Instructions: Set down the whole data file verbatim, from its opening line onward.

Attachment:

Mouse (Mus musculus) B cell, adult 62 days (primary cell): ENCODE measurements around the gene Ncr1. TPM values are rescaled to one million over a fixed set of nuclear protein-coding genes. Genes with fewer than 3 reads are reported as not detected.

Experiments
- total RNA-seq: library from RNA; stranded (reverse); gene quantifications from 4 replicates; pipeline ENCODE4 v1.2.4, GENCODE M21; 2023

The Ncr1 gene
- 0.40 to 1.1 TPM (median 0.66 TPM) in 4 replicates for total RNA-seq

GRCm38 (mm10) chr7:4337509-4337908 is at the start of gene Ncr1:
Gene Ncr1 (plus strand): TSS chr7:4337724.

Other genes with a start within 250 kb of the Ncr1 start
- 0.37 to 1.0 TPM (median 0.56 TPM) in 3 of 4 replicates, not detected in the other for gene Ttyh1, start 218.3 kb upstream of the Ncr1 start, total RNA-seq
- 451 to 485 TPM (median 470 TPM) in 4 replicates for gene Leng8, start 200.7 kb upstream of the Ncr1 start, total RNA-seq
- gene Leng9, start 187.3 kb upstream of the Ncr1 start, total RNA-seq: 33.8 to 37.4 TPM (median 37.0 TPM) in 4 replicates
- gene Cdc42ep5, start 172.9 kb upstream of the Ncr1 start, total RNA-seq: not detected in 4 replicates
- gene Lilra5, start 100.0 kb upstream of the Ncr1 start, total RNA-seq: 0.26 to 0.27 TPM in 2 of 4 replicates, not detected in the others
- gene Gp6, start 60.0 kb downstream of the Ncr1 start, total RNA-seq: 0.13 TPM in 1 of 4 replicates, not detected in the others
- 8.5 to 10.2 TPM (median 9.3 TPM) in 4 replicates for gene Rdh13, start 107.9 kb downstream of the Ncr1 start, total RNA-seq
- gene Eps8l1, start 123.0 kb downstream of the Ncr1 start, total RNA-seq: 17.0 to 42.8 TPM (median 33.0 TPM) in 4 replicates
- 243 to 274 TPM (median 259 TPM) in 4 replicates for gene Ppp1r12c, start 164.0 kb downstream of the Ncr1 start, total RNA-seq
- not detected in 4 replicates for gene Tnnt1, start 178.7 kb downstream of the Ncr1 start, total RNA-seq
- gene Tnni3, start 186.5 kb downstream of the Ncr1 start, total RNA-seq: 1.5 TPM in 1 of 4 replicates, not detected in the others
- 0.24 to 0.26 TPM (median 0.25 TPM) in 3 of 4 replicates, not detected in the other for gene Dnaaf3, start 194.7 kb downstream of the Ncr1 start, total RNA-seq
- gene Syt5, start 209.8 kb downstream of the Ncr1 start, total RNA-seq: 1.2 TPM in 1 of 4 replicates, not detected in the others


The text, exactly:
Mouse (Mus musculus) B cell, adult 62 days (primary cell): ENCODE measurements around the gene Ncr1. TPM values are rescaled to one million over a fixed set of nuclear protein-coding genes. Genes with fewer than 3 reads are reported as not detected.

Experiments
- total RNA-seq: library from RNA; stranded (reverse); gene quantifications from 4 replicates; pipeline ENCODE4 v1.2.4, GENCODE M21; 2023

The Ncr1 gene
- 0.40 to 1.1 TPM (median 0.66 TPM) in 4 replicates for total RNA-seq

GRCm38 (mm10) chr7:4337509-4337908 is at the start of gene Ncr1:
Gene Ncr1 (plus strand): TSS chr7:4337724.

Other genes with a start within 250 kb of the Ncr1 start
- 0.37 to 1.0 TPM (median 0.56 TPM) in 3 of 4 replicates, not detected in the other for gene Ttyh1, start 218.3 kb upstream of the Ncr1 start, total RNA-seq
- 451 to 485 TPM (median 470 TPM) in 4 replicates for gene Leng8, start 200.7 kb upstream of the Ncr1 start, total RNA-seq
- gene Leng9, start 187.3 kb upstream of the Ncr1 start, total RNA-seq: 33.8 to 37.4 TPM (median 37.0 TPM) in 4 replicates
- gene Cdc42ep5, start 172.9 kb upstream of the Ncr1 start, total RNA-seq: not detected in 4 replicates
- gene Lilra5, start 100.0 kb upstream of the Ncr1 start, total RNA-seq: 0.26 to 0.27 TPM in 2 of 4 replicates, not detected in the others
- gene Gp6, start 60.0 kb downstream of the Ncr1 start, total RNA-seq: 0.13 TPM in 1 of 4 replicates, not detected in the others
- 8.5 to 10.2 TPM (median 9.3 TPM) in 4 replicates for gene Rdh13, start 107.9 kb downstream of the Ncr1 start, total RNA-seq
- gene Eps8l1, start 123.0 kb downstream of the Ncr1 start, total RNA-seq: 17.0 to 42.8 TPM (median 33.0 TPM) in 4 replicates
- 243 to 274 TPM (median 259 TPM) in 4 replicates for gene Ppp1r12c, start 164.0 kb downstream of the Ncr1 start, total RNA-seq
- not detected in 4 replicates for gene Tnnt1, start 178.7 kb downstream of the Ncr1 start, total RNA-seq
- gene Tnni3, start 186.5 kb downstream of the Ncr1 start, total RNA-seq: 1.5 TPM in 1 of 4 replicates, not detected in the others
- 0.24 to 0.26 TPM (median 0.25 TPM) in 3 of 4 replicates, not detected in the other for gene Dnaaf3, start 194.7 kb downstream of the Ncr1 start, total RNA-seq
- gene Syt5, start 209.8 kb downstream of the Ncr1 start, total RNA-seq: 1.2 TPM in 1 of 4 replicates, not detected in the others